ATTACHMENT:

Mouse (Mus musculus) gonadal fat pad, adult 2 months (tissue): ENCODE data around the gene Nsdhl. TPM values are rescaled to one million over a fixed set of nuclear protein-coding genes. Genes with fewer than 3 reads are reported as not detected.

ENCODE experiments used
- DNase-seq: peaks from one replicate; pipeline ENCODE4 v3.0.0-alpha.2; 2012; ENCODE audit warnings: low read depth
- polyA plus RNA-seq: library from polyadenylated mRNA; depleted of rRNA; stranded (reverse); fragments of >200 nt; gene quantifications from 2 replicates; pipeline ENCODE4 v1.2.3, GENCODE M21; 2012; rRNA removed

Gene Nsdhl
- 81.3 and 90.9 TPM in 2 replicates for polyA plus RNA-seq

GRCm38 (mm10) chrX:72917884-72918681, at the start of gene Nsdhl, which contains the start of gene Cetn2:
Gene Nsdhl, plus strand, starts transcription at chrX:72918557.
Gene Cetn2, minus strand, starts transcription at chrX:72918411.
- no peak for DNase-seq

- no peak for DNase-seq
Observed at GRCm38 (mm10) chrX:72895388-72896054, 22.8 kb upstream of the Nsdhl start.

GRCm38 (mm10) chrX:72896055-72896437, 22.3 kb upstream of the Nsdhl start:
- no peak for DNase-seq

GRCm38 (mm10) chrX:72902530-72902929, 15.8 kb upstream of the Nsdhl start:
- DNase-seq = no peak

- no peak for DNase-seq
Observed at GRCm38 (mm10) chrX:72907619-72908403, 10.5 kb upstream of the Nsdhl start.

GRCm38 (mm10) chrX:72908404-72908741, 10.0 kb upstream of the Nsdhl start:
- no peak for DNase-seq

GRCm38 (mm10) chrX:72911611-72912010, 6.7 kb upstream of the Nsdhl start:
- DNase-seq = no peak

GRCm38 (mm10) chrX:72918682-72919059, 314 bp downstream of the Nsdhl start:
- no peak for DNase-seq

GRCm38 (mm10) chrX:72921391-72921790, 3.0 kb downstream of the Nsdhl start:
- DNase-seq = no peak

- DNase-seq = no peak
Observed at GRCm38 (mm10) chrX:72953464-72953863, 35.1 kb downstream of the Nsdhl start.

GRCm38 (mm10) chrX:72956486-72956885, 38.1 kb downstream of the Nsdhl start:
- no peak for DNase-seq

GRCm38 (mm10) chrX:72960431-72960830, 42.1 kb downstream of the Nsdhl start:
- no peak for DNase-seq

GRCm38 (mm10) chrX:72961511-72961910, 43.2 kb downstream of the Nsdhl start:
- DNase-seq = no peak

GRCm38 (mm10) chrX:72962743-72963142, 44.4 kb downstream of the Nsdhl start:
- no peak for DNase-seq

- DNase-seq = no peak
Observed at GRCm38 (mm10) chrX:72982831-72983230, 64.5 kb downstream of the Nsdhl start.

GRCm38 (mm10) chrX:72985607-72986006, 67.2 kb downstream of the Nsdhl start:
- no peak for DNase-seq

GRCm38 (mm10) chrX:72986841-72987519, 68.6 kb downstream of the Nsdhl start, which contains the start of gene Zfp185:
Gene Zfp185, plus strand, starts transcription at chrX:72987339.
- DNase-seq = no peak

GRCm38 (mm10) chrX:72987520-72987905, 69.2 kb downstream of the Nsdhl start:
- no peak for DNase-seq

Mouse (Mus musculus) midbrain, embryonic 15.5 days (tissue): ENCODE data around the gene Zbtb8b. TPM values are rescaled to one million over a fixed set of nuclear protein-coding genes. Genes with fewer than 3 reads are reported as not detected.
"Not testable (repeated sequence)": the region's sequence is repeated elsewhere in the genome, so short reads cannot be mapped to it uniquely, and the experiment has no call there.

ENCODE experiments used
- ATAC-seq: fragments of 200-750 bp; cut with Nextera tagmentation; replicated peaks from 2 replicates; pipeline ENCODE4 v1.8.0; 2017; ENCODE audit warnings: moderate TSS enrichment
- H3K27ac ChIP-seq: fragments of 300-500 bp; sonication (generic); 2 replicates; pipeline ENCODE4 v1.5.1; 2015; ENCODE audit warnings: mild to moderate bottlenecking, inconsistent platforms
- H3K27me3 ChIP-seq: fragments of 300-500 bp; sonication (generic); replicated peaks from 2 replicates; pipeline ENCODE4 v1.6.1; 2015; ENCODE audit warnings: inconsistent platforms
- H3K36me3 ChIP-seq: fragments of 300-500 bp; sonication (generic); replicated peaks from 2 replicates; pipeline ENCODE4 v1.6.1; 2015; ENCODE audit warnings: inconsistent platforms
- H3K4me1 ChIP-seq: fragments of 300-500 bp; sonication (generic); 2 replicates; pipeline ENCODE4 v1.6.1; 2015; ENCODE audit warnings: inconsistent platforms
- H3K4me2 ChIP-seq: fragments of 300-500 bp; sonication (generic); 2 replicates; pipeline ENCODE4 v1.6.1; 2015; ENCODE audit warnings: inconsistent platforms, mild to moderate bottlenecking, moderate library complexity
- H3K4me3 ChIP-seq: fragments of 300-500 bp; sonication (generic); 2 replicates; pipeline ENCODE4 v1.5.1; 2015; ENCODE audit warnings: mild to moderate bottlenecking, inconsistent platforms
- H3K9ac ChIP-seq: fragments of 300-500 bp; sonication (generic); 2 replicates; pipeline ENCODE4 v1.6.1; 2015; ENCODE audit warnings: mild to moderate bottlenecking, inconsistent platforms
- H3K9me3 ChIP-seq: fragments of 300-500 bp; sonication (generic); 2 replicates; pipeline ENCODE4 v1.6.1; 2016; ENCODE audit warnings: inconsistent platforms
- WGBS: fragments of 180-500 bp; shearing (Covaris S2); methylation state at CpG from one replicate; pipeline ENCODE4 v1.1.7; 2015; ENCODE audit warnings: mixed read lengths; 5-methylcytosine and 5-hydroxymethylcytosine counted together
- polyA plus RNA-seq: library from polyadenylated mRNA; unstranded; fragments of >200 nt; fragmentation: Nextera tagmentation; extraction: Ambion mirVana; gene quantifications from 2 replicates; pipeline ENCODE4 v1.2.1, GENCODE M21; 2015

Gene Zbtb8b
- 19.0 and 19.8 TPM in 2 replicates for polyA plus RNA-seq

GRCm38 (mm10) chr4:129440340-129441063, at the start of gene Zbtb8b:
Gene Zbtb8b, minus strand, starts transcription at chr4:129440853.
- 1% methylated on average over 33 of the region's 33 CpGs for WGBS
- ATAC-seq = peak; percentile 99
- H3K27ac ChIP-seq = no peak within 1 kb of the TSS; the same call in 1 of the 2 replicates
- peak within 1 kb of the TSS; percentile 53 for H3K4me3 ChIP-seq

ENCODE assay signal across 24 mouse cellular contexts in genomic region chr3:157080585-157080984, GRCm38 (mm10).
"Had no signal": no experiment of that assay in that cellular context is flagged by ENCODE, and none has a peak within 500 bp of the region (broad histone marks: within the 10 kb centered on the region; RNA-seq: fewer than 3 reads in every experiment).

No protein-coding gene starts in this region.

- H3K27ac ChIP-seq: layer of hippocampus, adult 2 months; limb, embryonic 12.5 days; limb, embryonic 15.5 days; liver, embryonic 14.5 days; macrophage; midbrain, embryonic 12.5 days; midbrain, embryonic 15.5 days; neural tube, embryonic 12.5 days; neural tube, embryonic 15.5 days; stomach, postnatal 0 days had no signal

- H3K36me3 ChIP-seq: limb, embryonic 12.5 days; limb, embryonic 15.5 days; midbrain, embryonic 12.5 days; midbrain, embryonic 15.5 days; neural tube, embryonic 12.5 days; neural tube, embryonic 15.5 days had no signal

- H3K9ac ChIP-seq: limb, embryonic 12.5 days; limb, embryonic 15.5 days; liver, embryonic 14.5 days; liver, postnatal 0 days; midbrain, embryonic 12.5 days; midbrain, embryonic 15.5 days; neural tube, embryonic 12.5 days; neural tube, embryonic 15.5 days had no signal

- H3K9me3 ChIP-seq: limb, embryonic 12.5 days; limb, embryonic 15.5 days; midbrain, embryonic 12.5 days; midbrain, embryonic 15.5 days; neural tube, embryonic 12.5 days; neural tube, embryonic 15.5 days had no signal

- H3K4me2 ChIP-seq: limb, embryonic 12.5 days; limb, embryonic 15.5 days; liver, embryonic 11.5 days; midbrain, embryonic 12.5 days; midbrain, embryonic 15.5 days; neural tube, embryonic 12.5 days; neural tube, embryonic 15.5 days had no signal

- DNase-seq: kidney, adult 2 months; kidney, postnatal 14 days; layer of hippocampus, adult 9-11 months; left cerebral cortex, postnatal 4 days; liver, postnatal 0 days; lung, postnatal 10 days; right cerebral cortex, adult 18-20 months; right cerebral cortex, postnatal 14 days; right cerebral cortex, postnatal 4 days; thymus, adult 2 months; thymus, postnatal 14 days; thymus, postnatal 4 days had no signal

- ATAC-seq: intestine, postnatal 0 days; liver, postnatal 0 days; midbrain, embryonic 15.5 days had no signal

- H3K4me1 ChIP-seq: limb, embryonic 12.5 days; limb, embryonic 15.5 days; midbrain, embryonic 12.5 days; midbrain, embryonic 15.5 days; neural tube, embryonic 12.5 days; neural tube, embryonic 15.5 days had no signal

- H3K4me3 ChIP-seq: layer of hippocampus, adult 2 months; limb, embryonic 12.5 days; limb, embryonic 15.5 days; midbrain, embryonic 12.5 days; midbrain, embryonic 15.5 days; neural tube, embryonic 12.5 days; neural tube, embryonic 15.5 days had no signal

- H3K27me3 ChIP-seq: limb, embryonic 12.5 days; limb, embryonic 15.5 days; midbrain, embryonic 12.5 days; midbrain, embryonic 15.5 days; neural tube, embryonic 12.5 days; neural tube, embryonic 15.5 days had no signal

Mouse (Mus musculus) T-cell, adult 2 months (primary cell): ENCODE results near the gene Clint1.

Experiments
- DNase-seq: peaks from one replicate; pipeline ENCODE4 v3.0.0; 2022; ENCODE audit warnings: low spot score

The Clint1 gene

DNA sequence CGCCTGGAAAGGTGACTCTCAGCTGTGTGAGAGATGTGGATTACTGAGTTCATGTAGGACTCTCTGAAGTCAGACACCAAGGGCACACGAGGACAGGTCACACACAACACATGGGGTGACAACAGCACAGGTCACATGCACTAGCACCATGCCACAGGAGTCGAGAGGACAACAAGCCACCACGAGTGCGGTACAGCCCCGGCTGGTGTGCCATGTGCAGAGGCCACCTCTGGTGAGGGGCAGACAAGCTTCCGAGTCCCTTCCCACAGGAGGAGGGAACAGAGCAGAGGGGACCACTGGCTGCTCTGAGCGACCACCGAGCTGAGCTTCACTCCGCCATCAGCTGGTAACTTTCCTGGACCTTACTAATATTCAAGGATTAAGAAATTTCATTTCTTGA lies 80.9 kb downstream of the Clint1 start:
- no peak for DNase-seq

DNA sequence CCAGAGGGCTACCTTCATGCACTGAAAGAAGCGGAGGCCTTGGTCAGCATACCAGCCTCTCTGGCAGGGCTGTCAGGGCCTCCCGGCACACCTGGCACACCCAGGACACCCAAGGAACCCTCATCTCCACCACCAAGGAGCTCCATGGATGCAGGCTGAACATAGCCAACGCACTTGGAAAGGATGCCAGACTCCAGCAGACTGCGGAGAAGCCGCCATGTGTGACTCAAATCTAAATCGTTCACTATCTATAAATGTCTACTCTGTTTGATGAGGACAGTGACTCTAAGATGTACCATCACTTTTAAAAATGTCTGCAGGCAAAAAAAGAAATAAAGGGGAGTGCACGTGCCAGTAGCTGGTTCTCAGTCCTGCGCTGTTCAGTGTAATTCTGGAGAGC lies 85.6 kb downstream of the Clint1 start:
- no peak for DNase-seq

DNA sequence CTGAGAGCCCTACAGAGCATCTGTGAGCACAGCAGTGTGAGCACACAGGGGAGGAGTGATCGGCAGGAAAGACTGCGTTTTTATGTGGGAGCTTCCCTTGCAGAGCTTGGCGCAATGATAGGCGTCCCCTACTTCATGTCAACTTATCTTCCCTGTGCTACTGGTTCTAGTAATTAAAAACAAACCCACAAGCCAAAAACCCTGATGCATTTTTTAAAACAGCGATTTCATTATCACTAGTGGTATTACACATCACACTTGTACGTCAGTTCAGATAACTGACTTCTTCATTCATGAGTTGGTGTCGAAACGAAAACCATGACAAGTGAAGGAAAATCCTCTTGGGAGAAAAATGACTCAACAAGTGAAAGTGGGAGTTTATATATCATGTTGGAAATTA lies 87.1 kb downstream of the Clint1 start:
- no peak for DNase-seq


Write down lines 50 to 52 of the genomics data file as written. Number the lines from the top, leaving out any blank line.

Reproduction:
- H3K27ac ChIP-seq: fragments of 300-500 bp; sonication (generic); 2 replicates; pipeline ENCODE4 v1.5.1; 2015; ENCODE audit warnings: mild to moderate bottlenecking, inconsistent platforms
- H3K27me3 ChIP-seq: fragments of 300-500 bp; sonication (generic); replicated peaks from 2 replicates; pipeline ENCODE4 v1.6.1; 2015; ENCODE audit warnings: inconsistent platforms
- H3K36me3 ChIP-seq: fragments of 300-500 bp; sonication (generic); replicated peaks from 2 replicates; pipeline ENCODE4 v1.6.1; 2015; ENCODE audit warnings: inconsistent platforms